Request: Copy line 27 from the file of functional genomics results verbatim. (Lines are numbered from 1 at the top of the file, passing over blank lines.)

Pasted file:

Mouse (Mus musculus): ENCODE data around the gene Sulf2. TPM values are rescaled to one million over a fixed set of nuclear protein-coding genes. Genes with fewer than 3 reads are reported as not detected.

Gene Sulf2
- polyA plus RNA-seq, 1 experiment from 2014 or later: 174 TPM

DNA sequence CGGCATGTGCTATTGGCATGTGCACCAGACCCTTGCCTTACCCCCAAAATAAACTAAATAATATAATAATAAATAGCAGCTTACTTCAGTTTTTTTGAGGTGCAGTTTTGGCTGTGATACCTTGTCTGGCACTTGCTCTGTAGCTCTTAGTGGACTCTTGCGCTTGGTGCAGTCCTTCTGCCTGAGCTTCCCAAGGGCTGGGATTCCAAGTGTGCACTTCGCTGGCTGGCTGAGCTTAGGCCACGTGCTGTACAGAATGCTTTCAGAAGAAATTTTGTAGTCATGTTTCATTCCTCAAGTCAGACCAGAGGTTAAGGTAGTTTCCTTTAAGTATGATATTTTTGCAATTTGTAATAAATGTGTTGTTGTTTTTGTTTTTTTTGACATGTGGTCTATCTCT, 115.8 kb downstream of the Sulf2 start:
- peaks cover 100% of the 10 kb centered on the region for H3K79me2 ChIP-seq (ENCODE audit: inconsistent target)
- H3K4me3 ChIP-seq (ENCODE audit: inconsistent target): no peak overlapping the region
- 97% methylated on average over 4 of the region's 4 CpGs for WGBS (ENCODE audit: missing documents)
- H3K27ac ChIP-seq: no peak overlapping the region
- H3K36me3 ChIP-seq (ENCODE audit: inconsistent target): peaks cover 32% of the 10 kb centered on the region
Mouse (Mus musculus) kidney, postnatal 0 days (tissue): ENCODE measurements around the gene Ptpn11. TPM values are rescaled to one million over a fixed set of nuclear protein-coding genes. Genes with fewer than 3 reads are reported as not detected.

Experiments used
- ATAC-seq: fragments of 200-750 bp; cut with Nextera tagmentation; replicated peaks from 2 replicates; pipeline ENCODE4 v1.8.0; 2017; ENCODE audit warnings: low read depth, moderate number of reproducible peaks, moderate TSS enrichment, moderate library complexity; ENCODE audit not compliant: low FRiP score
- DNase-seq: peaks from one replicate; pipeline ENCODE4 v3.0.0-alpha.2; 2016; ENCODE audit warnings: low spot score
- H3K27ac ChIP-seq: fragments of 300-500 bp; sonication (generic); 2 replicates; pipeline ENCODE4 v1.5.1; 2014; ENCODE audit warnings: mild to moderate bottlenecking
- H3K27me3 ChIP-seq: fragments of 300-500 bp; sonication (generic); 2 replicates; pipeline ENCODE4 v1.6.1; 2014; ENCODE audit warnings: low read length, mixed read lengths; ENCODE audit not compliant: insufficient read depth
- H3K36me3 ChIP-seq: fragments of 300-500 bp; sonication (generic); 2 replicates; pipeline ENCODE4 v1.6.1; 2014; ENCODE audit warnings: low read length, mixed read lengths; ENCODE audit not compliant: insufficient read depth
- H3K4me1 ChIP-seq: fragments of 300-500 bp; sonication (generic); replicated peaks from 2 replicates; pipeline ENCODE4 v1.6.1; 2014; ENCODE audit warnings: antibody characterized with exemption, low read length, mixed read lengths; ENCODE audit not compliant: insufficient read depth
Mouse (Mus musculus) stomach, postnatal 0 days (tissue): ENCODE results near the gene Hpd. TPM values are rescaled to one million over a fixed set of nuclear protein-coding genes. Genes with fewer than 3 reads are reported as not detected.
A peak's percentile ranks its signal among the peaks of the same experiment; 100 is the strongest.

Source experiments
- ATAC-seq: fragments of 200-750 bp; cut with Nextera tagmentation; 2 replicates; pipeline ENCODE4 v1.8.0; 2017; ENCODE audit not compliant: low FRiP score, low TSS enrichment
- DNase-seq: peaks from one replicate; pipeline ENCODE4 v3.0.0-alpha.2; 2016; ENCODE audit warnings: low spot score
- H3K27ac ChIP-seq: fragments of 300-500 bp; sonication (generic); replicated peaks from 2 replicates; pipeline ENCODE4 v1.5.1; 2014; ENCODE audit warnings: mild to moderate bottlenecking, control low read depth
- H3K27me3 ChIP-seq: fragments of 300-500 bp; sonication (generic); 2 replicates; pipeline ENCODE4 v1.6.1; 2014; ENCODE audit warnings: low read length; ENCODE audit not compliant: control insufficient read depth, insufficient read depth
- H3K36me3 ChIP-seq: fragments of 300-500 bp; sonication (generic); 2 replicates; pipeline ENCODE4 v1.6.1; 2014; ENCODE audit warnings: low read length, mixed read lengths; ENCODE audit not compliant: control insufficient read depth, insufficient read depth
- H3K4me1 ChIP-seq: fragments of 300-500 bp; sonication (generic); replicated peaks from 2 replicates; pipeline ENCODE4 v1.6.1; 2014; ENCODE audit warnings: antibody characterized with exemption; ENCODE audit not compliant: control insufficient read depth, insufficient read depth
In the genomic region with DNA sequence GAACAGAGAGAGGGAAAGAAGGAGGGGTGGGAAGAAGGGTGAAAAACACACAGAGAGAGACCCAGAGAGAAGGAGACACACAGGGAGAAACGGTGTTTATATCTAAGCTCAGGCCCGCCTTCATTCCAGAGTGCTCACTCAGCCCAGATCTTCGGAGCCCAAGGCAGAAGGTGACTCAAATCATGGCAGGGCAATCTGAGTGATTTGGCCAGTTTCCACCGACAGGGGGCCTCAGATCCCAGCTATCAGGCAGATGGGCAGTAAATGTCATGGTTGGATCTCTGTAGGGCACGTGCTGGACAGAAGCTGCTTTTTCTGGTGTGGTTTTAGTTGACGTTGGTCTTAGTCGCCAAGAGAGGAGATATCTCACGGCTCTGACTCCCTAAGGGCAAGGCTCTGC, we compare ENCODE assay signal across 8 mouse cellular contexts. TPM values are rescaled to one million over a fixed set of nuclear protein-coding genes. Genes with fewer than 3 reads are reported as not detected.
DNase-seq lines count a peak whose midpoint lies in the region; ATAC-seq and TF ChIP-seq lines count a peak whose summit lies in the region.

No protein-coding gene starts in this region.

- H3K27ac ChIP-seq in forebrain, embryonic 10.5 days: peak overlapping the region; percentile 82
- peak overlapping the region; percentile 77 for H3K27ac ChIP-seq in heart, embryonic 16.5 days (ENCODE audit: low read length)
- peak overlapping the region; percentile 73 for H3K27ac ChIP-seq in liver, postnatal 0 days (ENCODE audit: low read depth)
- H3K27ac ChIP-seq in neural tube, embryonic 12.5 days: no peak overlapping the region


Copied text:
In the genomic region with DNA sequence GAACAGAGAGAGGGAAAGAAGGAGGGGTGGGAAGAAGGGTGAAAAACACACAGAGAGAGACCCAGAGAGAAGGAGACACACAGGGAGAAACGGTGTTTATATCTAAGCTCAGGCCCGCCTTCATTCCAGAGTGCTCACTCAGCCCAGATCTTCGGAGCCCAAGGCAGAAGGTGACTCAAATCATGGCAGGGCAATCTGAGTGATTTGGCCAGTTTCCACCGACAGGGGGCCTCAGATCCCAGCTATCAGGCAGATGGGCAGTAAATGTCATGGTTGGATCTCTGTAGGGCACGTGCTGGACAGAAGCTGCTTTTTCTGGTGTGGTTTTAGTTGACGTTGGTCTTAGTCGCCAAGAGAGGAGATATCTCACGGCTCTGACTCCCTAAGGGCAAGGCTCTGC, we compare ENCODE assay signal across 8 mouse cellular contexts. TPM values are rescaled to one million over a fixed set of nuclear protein-coding genes. Genes with fewer than 3 reads are reported as not detected.